A New Approach To Mosquito-Borne Diseases: Make The Mozzies Feel Full


Stephen Luntz

Stephen has a science degree with a major in physics, an arts degree with majors in English Literature and History and Philosophy of Science and a Graduate Diploma in Science Communication.

Freelance Writer

The Aedes Aegypti mosquito spreads the viruses for Dengue, Yellow Fever, and Zika. By making it think it has fed, all these may be prevented and other disease vectors may also be susceptible. Alex Wild

Diseases spread by mosquitoes, like malaria and dengue, kill the best part of a million people a year. Vaccines against the diseases and ways to kill the carriers have brought this down, but not enough. Dr Laura Duvall has a new idea, making mosquitoes, and possibly other biting invertebrates, feel as though they have had a full meal so they don't go seeking more.

For most of their life cycle, mosquitoes are vegetarian, living off nectar. However, they need the blood of vertebrates for their eggs to grow, so reproductive-age females turn into the blood-seeking missiles we sadly know.


Rockefeller University's Duvall observed that once a mosquito has enough blood to supply her eggs, she loses interest in pestering humans and goes back to that sweet, sweet nectar. “It's like the ultimate Thanksgiving dinner,” Duvall said in a statement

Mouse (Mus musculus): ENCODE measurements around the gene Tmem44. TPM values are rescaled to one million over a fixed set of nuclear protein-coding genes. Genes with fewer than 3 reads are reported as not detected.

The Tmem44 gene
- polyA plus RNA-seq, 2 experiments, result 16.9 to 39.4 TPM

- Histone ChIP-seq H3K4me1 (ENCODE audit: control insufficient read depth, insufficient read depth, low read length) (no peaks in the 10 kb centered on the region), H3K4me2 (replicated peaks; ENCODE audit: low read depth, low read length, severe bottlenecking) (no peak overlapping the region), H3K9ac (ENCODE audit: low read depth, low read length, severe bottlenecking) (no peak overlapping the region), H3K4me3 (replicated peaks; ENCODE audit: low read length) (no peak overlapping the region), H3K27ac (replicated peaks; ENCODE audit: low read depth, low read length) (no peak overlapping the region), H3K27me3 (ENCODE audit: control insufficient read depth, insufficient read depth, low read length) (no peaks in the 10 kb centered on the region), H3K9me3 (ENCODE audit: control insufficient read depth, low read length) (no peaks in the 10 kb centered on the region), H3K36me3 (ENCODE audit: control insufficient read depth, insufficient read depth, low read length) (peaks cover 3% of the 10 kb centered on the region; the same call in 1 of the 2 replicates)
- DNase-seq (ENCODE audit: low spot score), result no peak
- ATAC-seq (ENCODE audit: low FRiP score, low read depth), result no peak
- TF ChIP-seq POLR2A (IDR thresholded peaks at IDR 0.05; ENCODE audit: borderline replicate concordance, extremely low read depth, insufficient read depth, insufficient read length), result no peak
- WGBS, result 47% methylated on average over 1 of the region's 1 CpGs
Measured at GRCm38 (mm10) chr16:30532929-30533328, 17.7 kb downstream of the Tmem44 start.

This effect has been reproduced using neuropeptides that kill the mosquito's appetite, but the process is not one likely to be usable in the wild. Duvall sought something more practical. She turned to anti-obesity drugs designed to affect NPY receptors that influence hunger.

When Duvall fed some Aedes Aegypti mosquitoes drugs that activate NPY receptors in humans by adding them to saline solution, while feeding others undoped saline, she found dramatic differences in their hunger for human blood. Rather than using the traditional method of having a research assistant stick their arm in a jar of mosquitoes and see how many bite, Duvall tested their hunger by wearing a stocking long enough for it to absorb the human smell and seeing whether mosquitoes flew towards the clothing. Presumably, the saving on bonuses for research assistants is substantial.

Having demonstrated the anti-obesity drugs worked, Duvall reports in Cell her team tested the drugs on all 49 neuropeptide receptors in the mosquito brain and identified NPYLR7 as the affected receptor. Mosquitoes genetically engineered to lack the NPYLR7 receptor retain their desire to feed after meals of human blood that would satisfy their wild-type counterparts.


We don't want to put the entire animal kingdom off their food, so something more specific than releasing anti-obesity drugs into the wild is needed. From 265,000 possibilities Duvall identified one, known as compound 18, that doesn't seem to affect humans, but makes female Ae. Aegypti lose interest in blood meals for several days.

Delivery remains a problem, as well as whether any beneficial species might be affected. However, Duvall is considering options such as using baited traps, or even genetically modifying male mosquitoes to produce a compound 18-like molecule they transmit to females through their semen. She hopes whatever she finds will prove applicable to other mosquito species, such as those that spread malaria, and the flies and ticks that transmit other diseases.